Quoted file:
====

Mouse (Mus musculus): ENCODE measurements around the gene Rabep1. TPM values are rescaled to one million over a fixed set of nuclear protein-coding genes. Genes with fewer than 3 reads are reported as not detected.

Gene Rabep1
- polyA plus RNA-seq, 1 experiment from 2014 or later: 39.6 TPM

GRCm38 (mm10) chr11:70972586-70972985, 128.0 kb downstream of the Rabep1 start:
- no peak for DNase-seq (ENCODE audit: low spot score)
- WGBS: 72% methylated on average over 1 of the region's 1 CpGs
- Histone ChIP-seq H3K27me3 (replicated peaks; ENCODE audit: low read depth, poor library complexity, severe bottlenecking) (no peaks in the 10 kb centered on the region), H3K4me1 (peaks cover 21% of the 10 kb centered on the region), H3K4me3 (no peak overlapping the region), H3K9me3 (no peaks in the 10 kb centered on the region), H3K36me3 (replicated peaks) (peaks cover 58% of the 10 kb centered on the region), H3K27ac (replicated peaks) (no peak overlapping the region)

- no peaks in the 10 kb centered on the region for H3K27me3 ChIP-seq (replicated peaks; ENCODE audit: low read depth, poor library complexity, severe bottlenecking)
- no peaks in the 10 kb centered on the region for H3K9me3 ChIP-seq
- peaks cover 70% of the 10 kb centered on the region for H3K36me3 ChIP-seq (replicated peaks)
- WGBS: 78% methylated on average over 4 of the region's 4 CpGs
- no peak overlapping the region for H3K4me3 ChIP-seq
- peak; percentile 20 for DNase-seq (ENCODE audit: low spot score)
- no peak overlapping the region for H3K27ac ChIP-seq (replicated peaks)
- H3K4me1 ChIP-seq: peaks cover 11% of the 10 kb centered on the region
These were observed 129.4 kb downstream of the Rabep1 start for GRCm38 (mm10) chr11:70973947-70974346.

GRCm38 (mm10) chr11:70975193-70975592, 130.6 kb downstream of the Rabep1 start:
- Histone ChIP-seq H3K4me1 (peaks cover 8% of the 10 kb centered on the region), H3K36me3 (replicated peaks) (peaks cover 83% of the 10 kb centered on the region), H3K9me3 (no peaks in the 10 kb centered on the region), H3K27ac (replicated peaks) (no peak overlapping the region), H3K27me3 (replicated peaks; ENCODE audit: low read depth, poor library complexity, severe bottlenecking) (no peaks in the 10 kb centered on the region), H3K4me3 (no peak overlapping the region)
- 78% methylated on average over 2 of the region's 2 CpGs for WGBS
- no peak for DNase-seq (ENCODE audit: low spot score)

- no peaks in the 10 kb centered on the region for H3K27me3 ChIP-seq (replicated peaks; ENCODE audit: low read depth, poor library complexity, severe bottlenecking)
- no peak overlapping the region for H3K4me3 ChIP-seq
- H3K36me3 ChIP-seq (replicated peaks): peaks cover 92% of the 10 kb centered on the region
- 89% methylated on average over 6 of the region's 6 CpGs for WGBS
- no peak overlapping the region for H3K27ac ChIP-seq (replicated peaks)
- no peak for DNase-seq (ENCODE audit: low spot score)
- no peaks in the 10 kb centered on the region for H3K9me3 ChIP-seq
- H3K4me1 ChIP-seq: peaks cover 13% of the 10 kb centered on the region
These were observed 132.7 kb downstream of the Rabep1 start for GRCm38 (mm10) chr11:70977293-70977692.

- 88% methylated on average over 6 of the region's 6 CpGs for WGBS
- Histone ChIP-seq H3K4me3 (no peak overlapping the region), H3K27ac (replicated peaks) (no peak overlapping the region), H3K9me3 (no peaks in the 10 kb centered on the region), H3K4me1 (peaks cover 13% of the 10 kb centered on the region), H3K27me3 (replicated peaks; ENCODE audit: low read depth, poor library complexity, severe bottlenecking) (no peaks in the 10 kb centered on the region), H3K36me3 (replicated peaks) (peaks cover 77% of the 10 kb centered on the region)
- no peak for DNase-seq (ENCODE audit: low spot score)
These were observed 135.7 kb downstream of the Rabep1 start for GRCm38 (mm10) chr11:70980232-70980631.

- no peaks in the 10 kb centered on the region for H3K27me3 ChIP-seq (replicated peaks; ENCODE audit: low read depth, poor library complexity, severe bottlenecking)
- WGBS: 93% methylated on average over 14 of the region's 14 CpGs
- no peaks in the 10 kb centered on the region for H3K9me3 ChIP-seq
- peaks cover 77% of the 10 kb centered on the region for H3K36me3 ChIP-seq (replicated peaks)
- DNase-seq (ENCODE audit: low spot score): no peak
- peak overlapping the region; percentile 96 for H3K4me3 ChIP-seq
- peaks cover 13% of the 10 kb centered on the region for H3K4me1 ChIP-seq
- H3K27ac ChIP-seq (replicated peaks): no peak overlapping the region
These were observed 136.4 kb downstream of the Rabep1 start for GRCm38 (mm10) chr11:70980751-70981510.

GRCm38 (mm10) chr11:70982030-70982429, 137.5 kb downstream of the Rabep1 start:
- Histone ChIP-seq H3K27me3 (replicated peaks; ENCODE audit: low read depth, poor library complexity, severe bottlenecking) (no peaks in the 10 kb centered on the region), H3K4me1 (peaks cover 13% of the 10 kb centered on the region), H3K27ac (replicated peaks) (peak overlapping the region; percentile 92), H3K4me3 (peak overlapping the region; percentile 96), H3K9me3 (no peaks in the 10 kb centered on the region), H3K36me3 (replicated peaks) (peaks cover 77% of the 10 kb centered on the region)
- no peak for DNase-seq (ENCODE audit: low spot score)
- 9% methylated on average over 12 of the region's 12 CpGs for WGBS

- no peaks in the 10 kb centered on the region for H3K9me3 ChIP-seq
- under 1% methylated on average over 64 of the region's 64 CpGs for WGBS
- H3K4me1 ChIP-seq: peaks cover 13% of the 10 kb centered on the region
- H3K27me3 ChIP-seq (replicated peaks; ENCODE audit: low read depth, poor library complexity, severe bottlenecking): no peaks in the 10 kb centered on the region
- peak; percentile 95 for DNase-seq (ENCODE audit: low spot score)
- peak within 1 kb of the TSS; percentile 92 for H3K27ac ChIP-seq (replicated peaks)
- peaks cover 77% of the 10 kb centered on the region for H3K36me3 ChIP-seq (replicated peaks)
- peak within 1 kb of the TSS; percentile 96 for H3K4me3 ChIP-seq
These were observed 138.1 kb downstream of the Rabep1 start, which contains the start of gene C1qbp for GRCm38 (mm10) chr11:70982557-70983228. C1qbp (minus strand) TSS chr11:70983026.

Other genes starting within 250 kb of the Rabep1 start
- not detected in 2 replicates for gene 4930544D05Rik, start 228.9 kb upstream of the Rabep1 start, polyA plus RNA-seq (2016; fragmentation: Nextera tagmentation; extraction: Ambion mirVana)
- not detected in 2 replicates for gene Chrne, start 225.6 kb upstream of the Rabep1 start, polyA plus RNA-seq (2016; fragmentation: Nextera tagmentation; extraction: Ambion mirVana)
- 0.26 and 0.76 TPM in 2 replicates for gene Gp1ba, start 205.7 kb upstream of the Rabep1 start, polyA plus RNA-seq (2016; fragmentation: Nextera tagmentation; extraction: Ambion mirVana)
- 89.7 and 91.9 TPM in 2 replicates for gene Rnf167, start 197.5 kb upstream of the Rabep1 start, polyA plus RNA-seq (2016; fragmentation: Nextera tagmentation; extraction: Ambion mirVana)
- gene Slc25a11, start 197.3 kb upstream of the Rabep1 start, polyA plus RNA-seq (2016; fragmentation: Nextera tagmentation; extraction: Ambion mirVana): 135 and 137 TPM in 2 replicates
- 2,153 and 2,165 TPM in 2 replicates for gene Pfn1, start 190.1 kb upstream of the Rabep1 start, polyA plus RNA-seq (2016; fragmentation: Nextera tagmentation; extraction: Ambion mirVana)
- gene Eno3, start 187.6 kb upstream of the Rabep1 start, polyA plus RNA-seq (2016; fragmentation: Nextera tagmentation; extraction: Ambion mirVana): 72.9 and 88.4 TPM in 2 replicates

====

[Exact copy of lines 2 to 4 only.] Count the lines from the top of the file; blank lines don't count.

Gene Rabep1
- polyA plus RNA-seq, 1 experiment from 2014 or later: 39.6 TPM

GRCm38 (mm10) chr11:70972586-70972985, 128.0 kb downstream of the Rabep1 start: